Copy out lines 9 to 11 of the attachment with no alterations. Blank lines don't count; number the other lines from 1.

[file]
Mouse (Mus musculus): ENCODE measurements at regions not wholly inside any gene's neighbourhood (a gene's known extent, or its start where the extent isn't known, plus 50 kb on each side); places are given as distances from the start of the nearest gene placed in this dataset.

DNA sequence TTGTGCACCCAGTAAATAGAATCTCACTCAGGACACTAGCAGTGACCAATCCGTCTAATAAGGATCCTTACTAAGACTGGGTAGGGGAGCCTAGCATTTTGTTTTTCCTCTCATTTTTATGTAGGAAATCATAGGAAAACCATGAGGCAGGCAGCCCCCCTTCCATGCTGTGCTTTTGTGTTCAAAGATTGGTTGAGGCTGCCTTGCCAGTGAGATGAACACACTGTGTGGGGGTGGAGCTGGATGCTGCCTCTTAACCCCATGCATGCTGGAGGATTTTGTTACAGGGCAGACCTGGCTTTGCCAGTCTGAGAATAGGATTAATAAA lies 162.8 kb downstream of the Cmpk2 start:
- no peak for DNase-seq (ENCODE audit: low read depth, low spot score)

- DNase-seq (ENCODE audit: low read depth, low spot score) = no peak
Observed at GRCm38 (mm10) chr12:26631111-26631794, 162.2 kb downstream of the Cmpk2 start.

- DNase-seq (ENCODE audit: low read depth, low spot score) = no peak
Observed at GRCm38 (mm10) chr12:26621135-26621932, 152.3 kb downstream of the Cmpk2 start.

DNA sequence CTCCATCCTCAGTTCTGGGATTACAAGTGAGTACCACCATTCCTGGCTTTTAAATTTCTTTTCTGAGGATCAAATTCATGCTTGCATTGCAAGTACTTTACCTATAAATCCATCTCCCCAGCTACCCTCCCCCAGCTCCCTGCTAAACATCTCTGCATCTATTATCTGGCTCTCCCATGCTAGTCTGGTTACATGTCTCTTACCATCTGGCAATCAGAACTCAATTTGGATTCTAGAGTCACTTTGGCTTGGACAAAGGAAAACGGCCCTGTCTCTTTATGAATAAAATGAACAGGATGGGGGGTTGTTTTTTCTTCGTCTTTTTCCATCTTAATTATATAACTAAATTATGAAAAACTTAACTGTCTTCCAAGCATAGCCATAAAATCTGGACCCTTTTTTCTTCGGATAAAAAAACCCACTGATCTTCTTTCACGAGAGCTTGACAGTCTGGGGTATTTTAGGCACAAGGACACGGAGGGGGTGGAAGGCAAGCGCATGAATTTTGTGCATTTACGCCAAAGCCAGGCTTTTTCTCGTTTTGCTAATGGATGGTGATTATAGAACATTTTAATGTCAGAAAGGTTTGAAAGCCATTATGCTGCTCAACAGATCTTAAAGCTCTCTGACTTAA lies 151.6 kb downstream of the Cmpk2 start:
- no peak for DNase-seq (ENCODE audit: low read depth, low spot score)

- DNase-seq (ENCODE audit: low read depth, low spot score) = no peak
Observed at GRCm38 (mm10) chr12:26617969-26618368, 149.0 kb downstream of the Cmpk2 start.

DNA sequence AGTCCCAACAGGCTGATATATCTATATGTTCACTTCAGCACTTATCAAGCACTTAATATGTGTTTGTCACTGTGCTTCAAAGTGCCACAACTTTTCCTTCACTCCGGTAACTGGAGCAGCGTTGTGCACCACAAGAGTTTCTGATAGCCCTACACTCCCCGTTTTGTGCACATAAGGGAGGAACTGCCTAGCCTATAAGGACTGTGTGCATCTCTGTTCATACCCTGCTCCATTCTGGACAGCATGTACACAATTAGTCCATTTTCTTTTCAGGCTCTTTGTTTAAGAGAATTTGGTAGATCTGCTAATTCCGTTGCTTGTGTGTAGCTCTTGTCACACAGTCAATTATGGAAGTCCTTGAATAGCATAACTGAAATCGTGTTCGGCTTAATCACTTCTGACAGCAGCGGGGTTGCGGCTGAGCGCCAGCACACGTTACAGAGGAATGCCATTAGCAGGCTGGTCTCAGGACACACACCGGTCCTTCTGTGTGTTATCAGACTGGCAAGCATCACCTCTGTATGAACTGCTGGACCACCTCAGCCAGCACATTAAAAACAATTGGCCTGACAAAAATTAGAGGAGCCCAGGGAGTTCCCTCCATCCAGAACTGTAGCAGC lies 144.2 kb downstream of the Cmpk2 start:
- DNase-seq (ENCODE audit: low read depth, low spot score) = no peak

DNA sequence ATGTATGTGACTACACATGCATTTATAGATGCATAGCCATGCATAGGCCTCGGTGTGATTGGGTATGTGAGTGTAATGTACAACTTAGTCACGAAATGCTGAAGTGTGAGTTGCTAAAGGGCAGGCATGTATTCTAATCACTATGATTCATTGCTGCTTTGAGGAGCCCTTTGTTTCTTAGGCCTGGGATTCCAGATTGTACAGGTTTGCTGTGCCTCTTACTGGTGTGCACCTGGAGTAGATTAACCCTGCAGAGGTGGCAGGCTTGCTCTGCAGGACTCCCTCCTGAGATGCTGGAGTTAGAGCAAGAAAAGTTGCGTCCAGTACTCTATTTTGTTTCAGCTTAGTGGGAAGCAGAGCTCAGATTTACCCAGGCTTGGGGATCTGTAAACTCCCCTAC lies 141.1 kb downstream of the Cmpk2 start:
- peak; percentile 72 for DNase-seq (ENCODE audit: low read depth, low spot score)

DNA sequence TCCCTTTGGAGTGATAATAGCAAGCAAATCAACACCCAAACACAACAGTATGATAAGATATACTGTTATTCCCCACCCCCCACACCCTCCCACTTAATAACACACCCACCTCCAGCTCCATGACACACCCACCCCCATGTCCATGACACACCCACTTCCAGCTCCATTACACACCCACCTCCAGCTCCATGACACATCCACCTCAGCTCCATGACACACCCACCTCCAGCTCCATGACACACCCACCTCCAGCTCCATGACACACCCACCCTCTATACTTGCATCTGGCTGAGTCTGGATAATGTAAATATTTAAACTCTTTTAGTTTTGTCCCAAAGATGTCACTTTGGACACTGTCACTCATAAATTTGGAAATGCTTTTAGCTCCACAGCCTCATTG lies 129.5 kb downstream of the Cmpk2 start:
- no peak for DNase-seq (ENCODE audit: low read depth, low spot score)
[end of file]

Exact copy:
- no peak for DNase-seq (ENCODE audit: low read depth, low spot score)

- DNase-seq (ENCODE audit: low read depth, low spot score) = no peak
Observed at GRCm38 (mm10) chr12:26617969-26618368, 149.0 kb downstream of the Cmpk2 start.